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Process, Sensemaking, and Organizing$
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Tor Hernes and Sally Maitlis

Print publication date: 2010

Print ISBN-13: 9780199594566

Published to Oxford Scholarship Online: January 2011

DOI: 10.1093/acprof:oso/9780199594566.001.0001

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Actor‐Network Theory, Callon's Scallops, and Process‐Based Organization Studies

Actor‐Network Theory, Callon's Scallops, and Process‐Based Organization Studies

Chapter:
(p.161) 9 Actor‐Network Theory, Callon's Scallops, and Process‐Based Organization Studies
Source:
Process, Sensemaking, and Organizing
Author(s):

Tor Hernes

Publisher:
Oxford University Press
DOI:10.1093/acprof:oso/9780199594566.003.0009

In this chapter I present a comparison between Actor-Network Theory (ANT) and process thinking, with the aim of understanding the potential contribution of ANT to process-based process thinking. Such a comparison is important, given the increased focus on process thinking and the growing interest in ANT in process thinking. I suggest three topics of comparison between the two, all of which are central to process thinking. They are as follows: the becoming of things, heterogeneous relationality, and contingency and time. It seems clear from the comparison that ANT has much to offer process-based process thinking. Most importantly, ANT works from an ontology of becoming rather than assuming that entities can be defined in terms of pre-given competencies and capabilities. Where ANT has limitations for the study of organization is at the level of actor networks and their conceptualization of meaning making. I seek to address this by introducing the notion of meaning structures. ANT tends to take a flat view of actor networks, where cohesion depends on the strength of associations between actors and the meaning that actors make of their respective connections, rather than the wholeness of the network. I suggest that meaning structures, inherent to the process thinking represented in pragmatism and phenomenology, may be used to adapt ANT, making it more appropriate for process-based process thinking. Meaning structures imply that actors sense both wholeness and parts, enabling meaning making to transcend the level of local connections. Whereas this capacity is reserved to human actors, it does not necessarily violate the ANT principle of symmetry between human and material actors.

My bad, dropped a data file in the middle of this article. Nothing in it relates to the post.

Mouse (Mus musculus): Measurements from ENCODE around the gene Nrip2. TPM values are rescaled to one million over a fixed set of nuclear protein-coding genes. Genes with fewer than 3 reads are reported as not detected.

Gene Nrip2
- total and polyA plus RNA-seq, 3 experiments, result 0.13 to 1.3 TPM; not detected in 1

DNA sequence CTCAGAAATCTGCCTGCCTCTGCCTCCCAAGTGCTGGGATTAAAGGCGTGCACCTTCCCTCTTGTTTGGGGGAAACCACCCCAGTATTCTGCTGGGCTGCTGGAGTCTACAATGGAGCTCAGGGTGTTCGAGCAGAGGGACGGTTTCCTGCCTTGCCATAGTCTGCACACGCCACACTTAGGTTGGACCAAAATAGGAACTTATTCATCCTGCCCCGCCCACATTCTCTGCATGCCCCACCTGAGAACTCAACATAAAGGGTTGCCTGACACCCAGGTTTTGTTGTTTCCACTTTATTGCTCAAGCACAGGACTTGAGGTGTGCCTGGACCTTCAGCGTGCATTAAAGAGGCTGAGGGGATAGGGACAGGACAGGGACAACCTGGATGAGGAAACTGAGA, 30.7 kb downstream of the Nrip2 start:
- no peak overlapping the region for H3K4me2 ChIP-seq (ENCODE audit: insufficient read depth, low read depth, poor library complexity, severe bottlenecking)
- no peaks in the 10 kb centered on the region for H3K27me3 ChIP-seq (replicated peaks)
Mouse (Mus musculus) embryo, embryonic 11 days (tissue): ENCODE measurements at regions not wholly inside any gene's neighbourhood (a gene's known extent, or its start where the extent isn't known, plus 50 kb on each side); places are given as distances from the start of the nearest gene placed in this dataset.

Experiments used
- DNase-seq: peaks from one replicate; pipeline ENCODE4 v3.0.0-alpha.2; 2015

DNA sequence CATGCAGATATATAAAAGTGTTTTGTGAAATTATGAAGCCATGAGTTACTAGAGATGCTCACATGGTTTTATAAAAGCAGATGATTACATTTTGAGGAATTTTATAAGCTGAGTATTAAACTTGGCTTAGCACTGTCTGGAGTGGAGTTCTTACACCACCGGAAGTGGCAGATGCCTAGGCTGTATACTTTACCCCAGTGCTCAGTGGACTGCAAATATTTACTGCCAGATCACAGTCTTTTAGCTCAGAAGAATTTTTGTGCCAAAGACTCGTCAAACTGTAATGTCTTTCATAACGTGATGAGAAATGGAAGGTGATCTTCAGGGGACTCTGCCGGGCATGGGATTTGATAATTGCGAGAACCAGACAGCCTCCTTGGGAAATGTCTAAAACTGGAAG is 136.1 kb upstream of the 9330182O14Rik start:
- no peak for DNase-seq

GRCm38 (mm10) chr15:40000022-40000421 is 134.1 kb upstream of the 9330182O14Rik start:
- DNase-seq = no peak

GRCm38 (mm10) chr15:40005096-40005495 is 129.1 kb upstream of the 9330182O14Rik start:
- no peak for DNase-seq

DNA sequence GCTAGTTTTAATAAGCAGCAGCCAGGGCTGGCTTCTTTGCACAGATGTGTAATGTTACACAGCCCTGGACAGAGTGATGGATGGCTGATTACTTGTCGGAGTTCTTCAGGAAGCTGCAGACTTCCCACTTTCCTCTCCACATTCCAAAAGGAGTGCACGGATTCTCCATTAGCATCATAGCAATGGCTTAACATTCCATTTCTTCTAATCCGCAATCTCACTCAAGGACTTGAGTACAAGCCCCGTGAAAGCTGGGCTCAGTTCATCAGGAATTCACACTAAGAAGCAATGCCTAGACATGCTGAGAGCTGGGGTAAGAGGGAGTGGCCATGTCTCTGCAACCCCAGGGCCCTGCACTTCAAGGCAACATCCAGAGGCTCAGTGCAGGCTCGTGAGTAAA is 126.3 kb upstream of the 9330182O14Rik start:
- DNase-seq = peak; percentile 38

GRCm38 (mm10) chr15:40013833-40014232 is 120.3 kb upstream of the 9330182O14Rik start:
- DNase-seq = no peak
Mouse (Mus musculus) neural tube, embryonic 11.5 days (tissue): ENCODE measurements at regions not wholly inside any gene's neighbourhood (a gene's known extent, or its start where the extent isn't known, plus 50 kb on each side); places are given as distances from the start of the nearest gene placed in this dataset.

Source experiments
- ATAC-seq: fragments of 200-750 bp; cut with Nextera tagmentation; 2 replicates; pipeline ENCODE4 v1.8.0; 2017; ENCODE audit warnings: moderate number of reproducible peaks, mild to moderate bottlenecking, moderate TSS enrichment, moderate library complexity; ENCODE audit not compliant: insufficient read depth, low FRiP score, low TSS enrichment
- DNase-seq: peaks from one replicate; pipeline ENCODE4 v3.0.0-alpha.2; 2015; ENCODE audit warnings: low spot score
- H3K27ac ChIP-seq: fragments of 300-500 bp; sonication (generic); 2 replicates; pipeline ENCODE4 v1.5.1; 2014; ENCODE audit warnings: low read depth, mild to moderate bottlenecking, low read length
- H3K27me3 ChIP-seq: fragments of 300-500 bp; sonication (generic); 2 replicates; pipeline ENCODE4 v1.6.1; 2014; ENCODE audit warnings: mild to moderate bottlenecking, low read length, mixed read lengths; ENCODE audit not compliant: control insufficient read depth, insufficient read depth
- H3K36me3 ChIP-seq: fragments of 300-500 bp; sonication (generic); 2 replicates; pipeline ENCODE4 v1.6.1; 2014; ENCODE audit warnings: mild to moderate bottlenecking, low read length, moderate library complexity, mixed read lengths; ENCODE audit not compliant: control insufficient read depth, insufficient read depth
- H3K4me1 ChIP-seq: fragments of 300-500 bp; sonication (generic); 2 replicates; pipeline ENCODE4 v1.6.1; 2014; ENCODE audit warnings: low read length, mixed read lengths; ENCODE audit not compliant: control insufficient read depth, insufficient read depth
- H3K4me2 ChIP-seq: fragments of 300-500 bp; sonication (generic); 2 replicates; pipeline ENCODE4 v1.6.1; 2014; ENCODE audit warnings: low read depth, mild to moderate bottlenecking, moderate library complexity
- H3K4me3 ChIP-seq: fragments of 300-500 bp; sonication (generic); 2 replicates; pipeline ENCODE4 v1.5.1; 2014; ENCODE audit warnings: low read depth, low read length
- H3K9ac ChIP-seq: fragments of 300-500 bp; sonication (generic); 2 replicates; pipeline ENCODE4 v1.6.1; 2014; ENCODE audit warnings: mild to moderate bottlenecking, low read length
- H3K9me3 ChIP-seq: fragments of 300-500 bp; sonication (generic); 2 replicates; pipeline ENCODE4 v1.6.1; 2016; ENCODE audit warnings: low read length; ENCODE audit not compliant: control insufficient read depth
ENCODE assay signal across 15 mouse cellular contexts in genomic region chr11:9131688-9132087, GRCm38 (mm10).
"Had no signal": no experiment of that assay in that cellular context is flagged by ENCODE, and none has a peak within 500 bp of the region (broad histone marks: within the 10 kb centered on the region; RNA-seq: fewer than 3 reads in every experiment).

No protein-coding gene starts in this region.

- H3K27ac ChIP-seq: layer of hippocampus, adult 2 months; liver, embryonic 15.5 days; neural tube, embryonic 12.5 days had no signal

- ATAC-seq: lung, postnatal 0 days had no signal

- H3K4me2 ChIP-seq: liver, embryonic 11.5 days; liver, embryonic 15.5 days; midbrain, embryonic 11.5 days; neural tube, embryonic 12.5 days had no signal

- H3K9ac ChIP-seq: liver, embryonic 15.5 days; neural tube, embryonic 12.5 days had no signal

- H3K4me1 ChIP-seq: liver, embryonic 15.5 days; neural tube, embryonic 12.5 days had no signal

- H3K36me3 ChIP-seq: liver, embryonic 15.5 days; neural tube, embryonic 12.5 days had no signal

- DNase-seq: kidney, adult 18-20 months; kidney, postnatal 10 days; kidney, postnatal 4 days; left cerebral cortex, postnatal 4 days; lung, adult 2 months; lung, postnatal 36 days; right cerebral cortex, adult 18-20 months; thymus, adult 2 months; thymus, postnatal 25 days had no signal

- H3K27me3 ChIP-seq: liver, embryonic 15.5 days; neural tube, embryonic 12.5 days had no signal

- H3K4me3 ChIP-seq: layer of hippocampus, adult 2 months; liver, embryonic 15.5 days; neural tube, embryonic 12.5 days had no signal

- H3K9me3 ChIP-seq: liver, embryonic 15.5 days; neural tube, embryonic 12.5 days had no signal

Keywords:   Actor-network Theory, meaning structures, process thinking, process philosophy

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